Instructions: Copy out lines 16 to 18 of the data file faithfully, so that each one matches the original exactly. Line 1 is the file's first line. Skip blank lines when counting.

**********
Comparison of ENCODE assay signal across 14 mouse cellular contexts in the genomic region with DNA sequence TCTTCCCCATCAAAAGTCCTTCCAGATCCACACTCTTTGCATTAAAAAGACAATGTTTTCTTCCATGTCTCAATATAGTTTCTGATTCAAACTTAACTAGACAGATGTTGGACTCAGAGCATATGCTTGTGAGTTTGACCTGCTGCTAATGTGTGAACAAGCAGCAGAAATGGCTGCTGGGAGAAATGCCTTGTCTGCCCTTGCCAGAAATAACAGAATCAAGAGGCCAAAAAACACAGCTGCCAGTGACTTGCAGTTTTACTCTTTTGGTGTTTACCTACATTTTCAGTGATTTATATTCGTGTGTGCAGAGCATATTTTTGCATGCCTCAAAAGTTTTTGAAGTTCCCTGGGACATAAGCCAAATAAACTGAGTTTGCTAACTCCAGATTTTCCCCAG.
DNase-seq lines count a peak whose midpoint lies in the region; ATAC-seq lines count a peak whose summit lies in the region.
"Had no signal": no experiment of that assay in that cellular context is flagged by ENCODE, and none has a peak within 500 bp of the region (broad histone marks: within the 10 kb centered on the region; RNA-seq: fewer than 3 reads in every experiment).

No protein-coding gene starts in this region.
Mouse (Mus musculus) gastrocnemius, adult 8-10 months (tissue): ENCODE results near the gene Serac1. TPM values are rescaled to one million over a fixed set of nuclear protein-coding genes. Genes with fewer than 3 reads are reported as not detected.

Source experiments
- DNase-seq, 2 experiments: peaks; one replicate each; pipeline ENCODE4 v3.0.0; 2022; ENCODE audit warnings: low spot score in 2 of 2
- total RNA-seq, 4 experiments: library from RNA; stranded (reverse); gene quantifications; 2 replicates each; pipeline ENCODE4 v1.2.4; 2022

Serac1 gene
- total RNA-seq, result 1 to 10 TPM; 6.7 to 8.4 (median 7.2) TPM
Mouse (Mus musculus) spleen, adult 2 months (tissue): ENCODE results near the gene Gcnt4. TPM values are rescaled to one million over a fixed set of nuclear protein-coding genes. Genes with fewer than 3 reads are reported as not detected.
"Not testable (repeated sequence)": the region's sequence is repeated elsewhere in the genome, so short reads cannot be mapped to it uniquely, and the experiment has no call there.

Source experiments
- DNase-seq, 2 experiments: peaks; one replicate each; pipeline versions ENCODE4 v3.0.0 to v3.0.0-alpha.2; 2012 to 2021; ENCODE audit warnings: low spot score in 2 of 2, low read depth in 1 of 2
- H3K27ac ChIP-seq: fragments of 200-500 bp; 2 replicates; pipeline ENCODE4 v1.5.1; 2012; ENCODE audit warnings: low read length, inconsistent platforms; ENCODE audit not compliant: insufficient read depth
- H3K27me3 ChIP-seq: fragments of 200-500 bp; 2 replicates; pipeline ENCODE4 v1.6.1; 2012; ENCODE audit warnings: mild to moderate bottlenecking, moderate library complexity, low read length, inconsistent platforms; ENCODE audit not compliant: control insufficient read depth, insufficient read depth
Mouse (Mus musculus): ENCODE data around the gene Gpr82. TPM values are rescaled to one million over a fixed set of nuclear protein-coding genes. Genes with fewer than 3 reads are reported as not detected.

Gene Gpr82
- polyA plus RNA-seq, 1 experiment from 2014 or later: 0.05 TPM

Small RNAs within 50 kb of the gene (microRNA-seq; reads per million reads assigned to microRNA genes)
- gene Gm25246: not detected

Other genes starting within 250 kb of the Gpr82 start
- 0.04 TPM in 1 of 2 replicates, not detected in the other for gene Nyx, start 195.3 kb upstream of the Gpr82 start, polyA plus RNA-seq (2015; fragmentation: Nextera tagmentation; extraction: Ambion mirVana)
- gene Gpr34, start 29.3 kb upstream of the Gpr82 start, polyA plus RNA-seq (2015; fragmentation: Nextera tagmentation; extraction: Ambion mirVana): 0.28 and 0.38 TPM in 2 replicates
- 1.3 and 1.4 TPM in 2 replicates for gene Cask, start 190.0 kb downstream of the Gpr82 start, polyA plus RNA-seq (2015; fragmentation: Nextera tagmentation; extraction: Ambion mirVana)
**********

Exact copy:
- H3K27me3 ChIP-seq: fragments of 200-500 bp; 2 replicates; pipeline ENCODE4 v1.6.1; 2012; ENCODE audit warnings: mild to moderate bottlenecking, moderate library complexity, low read length, inconsistent platforms; ENCODE audit not compliant: control insufficient read depth, insufficient read depth
Mouse (Mus musculus): ENCODE data around the gene Gpr82. TPM values are rescaled to one million over a fixed set of nuclear protein-coding genes. Genes with fewer than 3 reads are reported as not detected.

Gene Gpr82